Six races into the NASCAR Sprint Cup season, Danica Patrick is holding her own among the best stock car racers in the world.
Following up her history-making open-wheeled racing career, which included being the first woman to lead and win a race in the IndyCar series, Patrick won the pole position for the Daytona 500, and finished eighth, two more firsts for racing women.
But then came a series of sub-par performances, finishing worse than 25th and failing to finish on the lead lap in four straight races, so the pressure was on this weekend at Martinsville. Patrick responded, rebounding from a dead-last start and an early-race scrape with Ken Schrader to post a 12th-place finish; climbing three spots to number 26 in the season standings, the middle of the pack.
Still, being the only woman on the grid, blazing trails in the male-dominated sport puts her in a position to not only be admired, but also an easy target for critics.
Danica Patrick is not your typical race car driver, set apart by much more than gender. The 31-year old racer/model/spokesperson seems as comfortable posing in a bikini on the hood of a car as she is in a fire suit behind the wheel. She is beautiful and articulate, and reaches out to her fans in multi-media forums, including her more than 880,000 Twitter followers.
She is also human. Recently divorced, she is dating fellow driver Ricky Stenhouse Jr., another rookie-of-the-year contender.
Patrick, like many women working in a "man's world" has to walk (and drive) a fine line. Her challenge is to earn respect from her fellow drivers. Some, like her Cup car owner Tony Stewart and Busch series boss Dale Earnhardt Jr. are already believers. Others, not so much.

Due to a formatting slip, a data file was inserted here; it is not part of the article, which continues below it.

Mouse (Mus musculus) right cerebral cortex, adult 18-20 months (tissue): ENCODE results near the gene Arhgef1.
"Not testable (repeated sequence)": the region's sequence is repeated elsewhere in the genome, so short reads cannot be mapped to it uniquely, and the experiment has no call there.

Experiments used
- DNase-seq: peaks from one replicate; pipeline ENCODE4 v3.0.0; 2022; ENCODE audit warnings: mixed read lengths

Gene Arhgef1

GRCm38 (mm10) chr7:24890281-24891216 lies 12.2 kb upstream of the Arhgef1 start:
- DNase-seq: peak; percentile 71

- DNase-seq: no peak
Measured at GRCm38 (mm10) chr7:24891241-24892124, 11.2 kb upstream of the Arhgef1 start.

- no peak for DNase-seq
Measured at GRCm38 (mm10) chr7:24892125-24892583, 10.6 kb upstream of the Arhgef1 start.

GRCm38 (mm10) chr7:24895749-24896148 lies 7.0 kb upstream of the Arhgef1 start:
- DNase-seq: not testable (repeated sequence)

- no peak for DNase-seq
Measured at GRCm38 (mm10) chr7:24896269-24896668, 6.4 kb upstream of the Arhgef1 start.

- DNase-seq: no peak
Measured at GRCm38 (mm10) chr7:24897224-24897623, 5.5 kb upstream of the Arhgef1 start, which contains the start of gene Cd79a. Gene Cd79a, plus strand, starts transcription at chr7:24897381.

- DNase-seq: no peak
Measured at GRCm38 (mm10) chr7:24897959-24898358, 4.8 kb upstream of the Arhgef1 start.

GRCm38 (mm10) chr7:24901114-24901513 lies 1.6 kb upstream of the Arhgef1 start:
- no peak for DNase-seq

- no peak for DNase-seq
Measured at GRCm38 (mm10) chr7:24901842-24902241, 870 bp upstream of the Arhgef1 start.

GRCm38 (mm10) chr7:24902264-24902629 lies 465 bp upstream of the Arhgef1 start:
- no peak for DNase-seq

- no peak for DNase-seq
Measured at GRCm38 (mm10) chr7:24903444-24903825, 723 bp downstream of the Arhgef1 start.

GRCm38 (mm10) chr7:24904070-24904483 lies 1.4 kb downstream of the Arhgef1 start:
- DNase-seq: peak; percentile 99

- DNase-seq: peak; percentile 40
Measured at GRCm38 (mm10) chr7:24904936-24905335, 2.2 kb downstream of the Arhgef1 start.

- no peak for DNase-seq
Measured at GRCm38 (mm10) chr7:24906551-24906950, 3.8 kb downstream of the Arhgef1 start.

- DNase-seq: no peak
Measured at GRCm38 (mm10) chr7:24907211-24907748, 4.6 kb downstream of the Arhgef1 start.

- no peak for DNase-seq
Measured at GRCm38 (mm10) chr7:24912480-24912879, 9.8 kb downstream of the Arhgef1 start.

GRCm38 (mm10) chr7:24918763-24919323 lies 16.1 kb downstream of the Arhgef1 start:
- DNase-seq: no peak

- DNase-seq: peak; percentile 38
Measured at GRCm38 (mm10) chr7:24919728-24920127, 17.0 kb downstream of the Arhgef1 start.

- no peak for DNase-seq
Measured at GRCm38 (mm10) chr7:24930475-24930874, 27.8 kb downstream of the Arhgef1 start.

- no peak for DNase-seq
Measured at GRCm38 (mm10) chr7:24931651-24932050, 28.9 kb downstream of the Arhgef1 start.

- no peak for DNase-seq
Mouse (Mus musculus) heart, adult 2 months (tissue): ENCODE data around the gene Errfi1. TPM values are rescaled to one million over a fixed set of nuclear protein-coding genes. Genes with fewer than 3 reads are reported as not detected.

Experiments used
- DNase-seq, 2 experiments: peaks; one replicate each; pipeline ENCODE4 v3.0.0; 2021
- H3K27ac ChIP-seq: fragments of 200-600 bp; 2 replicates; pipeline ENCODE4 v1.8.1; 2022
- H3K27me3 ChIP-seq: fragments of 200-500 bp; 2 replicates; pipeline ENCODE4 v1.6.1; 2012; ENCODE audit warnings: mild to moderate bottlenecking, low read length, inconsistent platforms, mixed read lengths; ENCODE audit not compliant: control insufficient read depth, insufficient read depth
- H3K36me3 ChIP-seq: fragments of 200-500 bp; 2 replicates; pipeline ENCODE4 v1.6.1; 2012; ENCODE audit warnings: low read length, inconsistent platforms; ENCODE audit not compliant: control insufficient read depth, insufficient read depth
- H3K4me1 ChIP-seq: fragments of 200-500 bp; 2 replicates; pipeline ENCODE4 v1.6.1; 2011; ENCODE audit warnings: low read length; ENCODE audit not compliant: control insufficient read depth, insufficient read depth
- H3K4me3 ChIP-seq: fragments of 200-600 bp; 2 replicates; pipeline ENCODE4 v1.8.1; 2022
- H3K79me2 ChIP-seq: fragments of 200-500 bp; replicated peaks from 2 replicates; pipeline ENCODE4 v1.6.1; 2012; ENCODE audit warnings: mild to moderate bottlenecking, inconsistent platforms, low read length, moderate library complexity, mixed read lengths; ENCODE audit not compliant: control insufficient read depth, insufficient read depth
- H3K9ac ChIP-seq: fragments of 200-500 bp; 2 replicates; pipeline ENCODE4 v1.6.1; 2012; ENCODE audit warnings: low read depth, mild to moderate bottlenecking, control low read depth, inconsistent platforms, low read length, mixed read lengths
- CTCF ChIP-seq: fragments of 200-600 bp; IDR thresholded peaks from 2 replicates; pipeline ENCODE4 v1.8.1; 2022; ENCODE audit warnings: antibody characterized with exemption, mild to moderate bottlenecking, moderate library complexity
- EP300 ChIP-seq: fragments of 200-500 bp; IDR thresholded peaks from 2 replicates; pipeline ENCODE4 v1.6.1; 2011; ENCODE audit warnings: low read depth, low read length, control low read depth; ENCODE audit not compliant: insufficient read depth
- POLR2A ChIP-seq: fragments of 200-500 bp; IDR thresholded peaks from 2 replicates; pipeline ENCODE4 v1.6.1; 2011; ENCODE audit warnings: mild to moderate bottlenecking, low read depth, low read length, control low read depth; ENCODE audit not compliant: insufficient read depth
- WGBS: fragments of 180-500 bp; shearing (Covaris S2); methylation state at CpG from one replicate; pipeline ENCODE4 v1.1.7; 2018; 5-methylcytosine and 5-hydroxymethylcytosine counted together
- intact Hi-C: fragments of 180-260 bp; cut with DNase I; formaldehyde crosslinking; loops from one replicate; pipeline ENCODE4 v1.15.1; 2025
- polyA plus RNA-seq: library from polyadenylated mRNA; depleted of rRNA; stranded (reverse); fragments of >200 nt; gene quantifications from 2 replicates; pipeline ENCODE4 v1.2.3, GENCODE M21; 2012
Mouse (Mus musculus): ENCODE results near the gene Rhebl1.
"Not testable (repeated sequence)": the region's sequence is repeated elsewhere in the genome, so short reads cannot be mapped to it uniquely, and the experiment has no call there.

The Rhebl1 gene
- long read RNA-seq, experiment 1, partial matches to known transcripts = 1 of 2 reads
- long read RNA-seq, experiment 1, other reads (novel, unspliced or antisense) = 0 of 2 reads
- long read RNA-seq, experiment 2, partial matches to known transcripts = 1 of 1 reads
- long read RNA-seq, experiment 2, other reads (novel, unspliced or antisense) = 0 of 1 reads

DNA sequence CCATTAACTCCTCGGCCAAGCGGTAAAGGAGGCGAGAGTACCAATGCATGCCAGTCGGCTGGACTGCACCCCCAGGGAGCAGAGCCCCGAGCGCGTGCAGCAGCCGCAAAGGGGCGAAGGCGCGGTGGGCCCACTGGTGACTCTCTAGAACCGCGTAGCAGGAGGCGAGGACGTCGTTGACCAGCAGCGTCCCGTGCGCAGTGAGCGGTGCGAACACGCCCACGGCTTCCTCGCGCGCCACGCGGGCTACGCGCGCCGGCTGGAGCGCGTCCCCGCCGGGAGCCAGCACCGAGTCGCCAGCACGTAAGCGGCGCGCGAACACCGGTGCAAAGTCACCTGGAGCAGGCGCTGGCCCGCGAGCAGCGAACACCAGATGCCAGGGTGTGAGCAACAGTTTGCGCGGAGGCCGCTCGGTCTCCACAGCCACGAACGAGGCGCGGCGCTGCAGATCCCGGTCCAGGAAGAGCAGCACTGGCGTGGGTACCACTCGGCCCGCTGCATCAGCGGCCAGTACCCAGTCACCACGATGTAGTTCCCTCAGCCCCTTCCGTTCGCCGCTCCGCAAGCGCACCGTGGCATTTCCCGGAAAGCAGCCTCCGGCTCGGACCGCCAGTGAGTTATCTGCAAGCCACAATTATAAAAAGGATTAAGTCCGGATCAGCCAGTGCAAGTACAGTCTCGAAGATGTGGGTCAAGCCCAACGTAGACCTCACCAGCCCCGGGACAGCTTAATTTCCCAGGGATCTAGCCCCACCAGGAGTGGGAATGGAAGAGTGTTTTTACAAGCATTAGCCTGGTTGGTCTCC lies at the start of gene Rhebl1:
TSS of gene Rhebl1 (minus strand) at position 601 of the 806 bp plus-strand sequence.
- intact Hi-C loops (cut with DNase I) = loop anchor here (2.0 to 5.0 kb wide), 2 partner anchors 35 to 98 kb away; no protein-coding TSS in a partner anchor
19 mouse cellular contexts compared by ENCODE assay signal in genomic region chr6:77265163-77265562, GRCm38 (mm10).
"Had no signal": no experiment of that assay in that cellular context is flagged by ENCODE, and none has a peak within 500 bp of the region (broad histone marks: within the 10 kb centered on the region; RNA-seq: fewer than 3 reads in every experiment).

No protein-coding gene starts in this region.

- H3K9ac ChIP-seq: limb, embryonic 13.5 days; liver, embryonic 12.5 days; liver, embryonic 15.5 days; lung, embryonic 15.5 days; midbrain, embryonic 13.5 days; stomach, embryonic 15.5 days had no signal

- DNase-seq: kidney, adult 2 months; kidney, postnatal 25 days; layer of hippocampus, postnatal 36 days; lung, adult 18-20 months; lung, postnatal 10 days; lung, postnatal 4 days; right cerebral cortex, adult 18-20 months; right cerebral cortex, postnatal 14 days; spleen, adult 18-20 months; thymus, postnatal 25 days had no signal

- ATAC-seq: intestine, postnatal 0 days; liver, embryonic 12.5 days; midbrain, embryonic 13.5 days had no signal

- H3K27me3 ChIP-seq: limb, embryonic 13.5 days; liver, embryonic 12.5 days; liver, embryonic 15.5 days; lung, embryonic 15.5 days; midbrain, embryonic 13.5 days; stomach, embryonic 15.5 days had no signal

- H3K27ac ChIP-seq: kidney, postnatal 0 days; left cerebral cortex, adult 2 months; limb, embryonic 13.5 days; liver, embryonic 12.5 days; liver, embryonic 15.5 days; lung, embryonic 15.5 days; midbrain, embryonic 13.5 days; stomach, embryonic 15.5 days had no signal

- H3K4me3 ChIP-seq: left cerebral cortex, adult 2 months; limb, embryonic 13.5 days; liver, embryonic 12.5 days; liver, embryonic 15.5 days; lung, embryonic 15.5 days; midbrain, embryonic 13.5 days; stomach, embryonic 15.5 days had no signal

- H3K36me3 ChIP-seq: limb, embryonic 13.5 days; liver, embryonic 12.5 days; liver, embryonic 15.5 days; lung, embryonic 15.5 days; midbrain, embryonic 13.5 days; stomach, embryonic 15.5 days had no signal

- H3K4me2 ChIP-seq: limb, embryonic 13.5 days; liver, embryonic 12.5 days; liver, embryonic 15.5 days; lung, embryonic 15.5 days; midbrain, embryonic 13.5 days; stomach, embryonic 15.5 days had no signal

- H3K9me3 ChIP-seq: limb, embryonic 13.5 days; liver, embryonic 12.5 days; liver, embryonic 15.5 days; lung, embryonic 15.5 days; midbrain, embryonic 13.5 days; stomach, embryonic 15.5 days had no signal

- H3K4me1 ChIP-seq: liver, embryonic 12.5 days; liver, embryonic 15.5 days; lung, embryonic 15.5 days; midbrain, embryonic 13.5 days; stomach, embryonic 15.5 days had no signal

After making contact with her at Martinsville, Ken Schrader made a comment over the radio about teaching Danica a lesson. Rather than retaliate, she seems content to learn from such experiences and move on to the next week of racing. (The veteran Schrader finished 32nd at Martinsville, 20 places behind Patrick.)
Danica has said many times that she's trying not to "lose friends" on the track, recognizing the importance of staying out of trouble and avoiding feuds with other drivers. At the same time, she needs to be assertive enough to compete, and that aggression in itself can garner respect from her peers.
She's a popular interview subject, but has to watch her words; whining will not be tolerated, even when she has a legitimate beef.
Patrick has to show poise and passion, wisdom, restraint and above all, no fear.
One day, we may speak of the popular Danica Patrick as nothing more or less than a star driver, or maybe even a champion, with no illusion to gender. In the meantime, she's working on a new meaning to the term "woman driver," one that, in NASCAR, commands respect.
Kellie Goodman Shaffer can be reached at firstname.lastname@example.org.